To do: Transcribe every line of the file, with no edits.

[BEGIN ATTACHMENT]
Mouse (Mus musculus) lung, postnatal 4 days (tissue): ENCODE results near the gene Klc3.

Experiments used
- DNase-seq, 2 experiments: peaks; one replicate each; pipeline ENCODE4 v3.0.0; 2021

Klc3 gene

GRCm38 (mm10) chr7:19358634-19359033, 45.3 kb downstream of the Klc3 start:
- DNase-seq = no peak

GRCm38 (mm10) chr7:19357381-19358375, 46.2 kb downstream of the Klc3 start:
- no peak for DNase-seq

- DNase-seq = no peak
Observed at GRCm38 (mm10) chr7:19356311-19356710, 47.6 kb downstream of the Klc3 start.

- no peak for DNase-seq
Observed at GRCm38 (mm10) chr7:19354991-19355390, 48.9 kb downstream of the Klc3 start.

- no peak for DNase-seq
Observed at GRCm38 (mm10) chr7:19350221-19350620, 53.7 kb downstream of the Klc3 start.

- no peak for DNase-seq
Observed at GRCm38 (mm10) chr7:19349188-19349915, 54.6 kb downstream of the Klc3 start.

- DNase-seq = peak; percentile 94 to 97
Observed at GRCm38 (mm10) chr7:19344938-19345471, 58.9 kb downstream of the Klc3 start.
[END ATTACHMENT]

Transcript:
Mouse (Mus musculus) lung, postnatal 4 days (tissue): ENCODE results near the gene Klc3.

Experiments used
- DNase-seq, 2 experiments: peaks; one replicate each; pipeline ENCODE4 v3.0.0; 2021

Klc3 gene

GRCm38 (mm10) chr7:19358634-19359033, 45.3 kb downstream of the Klc3 start:
- DNase-seq = no peak

GRCm38 (mm10) chr7:19357381-19358375, 46.2 kb downstream of the Klc3 start:
- no peak for DNase-seq

- DNase-seq = no peak
Observed at GRCm38 (mm10) chr7:19356311-19356710, 47.6 kb downstream of the Klc3 start.

- no peak for DNase-seq
Observed at GRCm38 (mm10) chr7:19354991-19355390, 48.9 kb downstream of the Klc3 start.

- no peak for DNase-seq
Observed at GRCm38 (mm10) chr7:19350221-19350620, 53.7 kb downstream of the Klc3 start.

- no peak for DNase-seq
Observed at GRCm38 (mm10) chr7:19349188-19349915, 54.6 kb downstream of the Klc3 start.

- DNase-seq = peak; percentile 94 to 97
Observed at GRCm38 (mm10) chr7:19344938-19345471, 58.9 kb downstream of the Klc3 start.